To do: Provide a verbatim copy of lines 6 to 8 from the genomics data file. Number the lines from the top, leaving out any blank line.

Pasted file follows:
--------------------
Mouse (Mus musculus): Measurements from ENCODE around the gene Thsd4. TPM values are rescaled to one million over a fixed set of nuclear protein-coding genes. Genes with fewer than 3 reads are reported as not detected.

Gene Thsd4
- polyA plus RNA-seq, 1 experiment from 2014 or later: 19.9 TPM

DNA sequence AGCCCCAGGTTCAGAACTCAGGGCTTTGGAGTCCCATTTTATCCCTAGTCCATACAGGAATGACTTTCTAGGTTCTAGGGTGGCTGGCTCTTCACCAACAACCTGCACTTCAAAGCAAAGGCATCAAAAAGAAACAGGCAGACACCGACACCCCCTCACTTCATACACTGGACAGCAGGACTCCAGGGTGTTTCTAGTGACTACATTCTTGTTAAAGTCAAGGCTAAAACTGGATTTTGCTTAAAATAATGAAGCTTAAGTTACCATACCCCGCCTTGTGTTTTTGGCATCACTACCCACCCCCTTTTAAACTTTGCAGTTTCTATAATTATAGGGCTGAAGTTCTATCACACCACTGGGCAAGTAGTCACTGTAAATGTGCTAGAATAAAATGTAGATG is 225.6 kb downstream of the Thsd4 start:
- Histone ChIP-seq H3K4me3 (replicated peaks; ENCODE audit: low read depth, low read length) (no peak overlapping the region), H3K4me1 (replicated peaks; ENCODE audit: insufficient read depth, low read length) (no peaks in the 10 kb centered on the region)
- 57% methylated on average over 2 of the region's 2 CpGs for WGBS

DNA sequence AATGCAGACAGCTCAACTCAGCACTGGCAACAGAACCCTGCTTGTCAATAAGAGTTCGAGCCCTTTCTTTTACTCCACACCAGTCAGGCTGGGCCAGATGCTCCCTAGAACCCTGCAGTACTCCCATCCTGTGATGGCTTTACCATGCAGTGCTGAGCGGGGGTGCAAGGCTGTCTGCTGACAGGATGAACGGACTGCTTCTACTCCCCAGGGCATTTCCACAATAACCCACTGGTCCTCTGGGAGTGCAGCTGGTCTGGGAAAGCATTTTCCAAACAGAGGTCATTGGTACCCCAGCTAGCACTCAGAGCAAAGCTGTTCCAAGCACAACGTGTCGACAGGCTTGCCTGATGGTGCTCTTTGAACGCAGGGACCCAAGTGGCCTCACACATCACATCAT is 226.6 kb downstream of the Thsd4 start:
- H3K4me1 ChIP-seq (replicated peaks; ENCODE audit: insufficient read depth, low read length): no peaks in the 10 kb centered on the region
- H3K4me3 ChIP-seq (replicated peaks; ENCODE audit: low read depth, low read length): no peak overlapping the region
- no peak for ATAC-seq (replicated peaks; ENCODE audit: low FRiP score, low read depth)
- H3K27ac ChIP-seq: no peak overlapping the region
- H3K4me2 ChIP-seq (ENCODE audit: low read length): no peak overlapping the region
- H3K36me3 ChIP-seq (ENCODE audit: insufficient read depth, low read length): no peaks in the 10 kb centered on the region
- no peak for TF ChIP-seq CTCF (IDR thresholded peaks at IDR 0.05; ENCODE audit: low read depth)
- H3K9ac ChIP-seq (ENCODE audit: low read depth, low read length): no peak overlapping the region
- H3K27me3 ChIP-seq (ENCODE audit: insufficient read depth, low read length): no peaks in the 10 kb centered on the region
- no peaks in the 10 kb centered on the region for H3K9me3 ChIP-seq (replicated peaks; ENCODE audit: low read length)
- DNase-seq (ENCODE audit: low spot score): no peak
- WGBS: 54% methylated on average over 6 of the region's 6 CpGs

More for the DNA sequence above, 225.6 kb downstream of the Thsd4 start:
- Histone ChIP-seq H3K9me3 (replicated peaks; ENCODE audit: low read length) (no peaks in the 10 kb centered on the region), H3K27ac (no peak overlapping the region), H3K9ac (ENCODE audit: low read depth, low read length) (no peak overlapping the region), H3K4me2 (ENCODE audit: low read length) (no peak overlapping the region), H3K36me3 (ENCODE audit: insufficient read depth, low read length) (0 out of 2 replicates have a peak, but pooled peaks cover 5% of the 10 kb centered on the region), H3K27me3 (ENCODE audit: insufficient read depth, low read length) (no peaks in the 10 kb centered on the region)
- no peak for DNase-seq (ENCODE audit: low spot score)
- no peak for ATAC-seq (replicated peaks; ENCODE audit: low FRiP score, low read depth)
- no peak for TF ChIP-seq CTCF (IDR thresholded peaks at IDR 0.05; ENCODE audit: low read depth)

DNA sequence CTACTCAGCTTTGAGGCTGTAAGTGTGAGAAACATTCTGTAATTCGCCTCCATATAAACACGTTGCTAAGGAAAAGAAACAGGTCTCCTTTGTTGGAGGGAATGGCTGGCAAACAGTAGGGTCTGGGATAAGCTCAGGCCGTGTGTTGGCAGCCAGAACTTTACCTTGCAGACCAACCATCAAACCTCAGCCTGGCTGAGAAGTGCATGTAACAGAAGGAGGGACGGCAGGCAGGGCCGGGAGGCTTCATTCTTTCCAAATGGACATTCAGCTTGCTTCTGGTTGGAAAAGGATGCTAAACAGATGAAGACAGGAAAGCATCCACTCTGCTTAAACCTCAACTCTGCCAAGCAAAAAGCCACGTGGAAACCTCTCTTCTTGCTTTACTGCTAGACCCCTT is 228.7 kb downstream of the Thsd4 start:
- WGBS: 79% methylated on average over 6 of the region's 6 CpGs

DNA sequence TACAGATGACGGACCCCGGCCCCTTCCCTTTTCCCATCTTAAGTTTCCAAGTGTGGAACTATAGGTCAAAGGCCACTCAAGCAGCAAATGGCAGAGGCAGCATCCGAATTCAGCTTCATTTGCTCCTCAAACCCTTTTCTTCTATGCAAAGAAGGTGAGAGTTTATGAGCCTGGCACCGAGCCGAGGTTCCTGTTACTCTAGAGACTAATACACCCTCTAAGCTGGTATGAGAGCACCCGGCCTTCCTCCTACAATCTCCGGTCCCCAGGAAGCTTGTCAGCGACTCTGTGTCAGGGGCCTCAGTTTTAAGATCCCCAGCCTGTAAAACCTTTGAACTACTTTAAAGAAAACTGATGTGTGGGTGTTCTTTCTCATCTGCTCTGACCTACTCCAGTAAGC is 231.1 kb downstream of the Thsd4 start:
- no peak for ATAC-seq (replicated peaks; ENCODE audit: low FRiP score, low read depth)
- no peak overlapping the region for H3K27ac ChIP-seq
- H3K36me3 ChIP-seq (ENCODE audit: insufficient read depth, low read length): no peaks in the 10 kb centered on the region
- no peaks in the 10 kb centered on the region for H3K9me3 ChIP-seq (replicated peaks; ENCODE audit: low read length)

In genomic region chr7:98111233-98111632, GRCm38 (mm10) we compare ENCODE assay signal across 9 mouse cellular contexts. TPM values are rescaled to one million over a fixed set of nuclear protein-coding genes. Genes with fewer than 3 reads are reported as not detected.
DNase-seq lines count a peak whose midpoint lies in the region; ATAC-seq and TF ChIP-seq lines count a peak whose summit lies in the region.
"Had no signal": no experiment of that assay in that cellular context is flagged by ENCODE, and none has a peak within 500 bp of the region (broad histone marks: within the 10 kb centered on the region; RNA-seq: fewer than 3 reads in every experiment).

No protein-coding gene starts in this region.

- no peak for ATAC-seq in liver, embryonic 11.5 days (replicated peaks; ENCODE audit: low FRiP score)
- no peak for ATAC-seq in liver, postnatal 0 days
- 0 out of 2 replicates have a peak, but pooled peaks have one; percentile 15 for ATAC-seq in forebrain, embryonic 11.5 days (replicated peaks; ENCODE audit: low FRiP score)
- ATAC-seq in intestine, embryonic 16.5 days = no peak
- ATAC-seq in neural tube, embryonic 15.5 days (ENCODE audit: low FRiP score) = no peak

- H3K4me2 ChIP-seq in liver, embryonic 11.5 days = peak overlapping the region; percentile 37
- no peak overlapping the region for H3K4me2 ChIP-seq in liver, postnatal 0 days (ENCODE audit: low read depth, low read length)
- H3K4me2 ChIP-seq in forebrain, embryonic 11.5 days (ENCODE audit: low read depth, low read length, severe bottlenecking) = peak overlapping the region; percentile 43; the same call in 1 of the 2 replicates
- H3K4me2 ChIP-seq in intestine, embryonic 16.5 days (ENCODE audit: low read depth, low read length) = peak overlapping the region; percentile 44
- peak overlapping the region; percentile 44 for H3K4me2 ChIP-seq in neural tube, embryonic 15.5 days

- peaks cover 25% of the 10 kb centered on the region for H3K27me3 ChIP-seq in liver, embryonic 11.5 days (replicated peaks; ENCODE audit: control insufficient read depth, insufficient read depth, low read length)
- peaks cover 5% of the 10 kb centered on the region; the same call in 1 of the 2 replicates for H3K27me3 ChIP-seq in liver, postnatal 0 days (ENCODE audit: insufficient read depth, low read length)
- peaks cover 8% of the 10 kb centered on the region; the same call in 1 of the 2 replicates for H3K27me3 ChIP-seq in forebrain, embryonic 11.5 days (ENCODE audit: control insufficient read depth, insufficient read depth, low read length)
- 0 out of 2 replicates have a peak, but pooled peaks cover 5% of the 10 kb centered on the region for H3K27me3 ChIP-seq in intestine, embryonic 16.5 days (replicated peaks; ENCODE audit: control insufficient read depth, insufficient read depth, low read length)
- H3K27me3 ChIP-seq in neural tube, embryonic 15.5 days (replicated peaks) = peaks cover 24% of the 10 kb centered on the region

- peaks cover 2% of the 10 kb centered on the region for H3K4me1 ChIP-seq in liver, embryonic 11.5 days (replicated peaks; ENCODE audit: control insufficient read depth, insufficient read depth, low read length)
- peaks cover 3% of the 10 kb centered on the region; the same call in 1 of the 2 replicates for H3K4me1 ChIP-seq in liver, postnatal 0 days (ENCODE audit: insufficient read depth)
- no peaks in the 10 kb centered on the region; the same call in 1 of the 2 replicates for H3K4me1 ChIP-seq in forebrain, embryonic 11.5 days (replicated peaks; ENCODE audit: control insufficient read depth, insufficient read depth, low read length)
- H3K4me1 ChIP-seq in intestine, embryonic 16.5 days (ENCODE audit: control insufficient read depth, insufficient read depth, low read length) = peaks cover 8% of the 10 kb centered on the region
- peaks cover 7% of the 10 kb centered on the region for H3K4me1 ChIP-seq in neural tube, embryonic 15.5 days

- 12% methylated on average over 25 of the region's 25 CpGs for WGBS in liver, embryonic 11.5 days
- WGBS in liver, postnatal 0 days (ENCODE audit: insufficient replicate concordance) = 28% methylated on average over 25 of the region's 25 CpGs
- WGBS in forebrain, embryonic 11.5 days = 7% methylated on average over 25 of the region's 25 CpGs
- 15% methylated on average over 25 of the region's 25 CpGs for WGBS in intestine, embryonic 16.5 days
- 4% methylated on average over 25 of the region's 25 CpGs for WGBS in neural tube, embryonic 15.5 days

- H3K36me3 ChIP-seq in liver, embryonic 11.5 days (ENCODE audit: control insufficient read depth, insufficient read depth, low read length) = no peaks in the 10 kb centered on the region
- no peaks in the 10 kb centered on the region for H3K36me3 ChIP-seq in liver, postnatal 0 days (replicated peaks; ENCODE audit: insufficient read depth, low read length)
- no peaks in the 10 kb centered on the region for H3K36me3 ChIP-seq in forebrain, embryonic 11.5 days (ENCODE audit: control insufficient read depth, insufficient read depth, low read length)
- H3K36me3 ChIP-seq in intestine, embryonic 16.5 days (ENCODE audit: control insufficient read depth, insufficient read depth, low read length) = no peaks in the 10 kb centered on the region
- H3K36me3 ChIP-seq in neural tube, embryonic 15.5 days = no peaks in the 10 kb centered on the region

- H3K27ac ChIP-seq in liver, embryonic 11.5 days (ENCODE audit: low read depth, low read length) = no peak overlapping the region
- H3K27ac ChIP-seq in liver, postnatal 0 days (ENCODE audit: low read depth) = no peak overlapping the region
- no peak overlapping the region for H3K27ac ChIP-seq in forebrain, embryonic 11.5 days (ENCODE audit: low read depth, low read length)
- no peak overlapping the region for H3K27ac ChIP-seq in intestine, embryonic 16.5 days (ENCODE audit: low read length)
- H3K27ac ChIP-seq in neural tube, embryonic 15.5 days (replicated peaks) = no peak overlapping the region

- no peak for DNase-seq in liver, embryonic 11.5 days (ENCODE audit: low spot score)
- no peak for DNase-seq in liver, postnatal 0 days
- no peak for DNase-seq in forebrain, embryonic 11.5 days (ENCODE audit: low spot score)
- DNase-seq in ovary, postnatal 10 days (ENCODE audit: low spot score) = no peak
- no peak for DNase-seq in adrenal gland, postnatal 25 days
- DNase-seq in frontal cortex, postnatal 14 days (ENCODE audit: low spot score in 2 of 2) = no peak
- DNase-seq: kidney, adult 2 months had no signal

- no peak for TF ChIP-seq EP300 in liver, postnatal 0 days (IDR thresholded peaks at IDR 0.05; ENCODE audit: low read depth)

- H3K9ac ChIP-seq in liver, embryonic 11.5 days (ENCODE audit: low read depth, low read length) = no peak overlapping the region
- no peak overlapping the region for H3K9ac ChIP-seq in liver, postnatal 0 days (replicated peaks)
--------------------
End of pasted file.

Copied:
- 57% methylated on average over 2 of the region's 2 CpGs for WGBS

DNA sequence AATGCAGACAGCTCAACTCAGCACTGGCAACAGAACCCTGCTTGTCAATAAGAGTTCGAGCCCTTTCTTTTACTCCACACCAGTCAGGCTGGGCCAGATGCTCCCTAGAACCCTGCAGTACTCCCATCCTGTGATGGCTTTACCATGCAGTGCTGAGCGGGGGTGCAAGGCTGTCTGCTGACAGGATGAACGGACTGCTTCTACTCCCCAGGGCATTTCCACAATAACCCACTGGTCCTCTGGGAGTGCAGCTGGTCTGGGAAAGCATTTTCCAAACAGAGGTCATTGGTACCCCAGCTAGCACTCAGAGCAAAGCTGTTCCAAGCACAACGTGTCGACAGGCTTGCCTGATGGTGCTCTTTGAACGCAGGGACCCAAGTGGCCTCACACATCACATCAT is 226.6 kb downstream of the Thsd4 start:
- H3K4me1 ChIP-seq (replicated peaks; ENCODE audit: insufficient read depth, low read length): no peaks in the 10 kb centered on the region